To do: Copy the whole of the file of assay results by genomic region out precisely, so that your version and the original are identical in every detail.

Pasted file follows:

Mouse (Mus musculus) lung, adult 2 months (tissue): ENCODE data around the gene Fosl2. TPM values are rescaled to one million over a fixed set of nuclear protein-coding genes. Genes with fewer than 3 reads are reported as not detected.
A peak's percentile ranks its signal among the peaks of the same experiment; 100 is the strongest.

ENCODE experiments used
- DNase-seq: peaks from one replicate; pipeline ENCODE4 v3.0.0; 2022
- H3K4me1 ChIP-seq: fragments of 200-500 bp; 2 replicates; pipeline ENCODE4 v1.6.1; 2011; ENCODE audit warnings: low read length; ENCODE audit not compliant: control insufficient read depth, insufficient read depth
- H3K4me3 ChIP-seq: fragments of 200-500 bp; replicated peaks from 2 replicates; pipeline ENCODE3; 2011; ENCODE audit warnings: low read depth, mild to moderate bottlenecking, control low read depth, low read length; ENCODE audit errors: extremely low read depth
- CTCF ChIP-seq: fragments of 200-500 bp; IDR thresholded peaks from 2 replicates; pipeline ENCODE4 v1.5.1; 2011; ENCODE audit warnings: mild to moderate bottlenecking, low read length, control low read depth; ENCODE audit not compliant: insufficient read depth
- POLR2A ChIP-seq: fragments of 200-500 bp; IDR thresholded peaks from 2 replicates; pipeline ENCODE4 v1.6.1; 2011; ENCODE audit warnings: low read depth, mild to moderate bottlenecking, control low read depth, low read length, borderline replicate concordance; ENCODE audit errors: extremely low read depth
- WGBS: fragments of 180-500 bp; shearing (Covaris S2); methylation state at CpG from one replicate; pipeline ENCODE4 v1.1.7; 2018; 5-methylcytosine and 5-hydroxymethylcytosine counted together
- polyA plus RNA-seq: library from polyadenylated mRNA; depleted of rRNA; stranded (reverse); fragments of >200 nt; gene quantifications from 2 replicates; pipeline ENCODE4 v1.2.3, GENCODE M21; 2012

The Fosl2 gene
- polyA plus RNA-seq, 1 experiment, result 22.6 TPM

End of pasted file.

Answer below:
Mouse (Mus musculus) lung, adult 2 months (tissue): ENCODE data around the gene Fosl2. TPM values are rescaled to one million over a fixed set of nuclear protein-coding genes. Genes with fewer than 3 reads are reported as not detected.
A peak's percentile ranks its signal among the peaks of the same experiment; 100 is the strongest.

ENCODE experiments used
- DNase-seq: peaks from one replicate; pipeline ENCODE4 v3.0.0; 2022
- H3K4me1 ChIP-seq: fragments of 200-500 bp; 2 replicates; pipeline ENCODE4 v1.6.1; 2011; ENCODE audit warnings: low read length; ENCODE audit not compliant: control insufficient read depth, insufficient read depth
- H3K4me3 ChIP-seq: fragments of 200-500 bp; replicated peaks from 2 replicates; pipeline ENCODE3; 2011; ENCODE audit warnings: low read depth, mild to moderate bottlenecking, control low read depth, low read length; ENCODE audit errors: extremely low read depth
- CTCF ChIP-seq: fragments of 200-500 bp; IDR thresholded peaks from 2 replicates; pipeline ENCODE4 v1.5.1; 2011; ENCODE audit warnings: mild to moderate bottlenecking, low read length, control low read depth; ENCODE audit not compliant: insufficient read depth
- POLR2A ChIP-seq: fragments of 200-500 bp; IDR thresholded peaks from 2 replicates; pipeline ENCODE4 v1.6.1; 2011; ENCODE audit warnings: low read depth, mild to moderate bottlenecking, control low read depth, low read length, borderline replicate concordance; ENCODE audit errors: extremely low read depth
- WGBS: fragments of 180-500 bp; shearing (Covaris S2); methylation state at CpG from one replicate; pipeline ENCODE4 v1.1.7; 2018; 5-methylcytosine and 5-hydroxymethylcytosine counted together
- polyA plus RNA-seq: library from polyadenylated mRNA; depleted of rRNA; stranded (reverse); fragments of >200 nt; gene quantifications from 2 replicates; pipeline ENCODE4 v1.2.3, GENCODE M21; 2012

The Fosl2 gene
- polyA plus RNA-seq, 1 experiment, result 22.6 TPM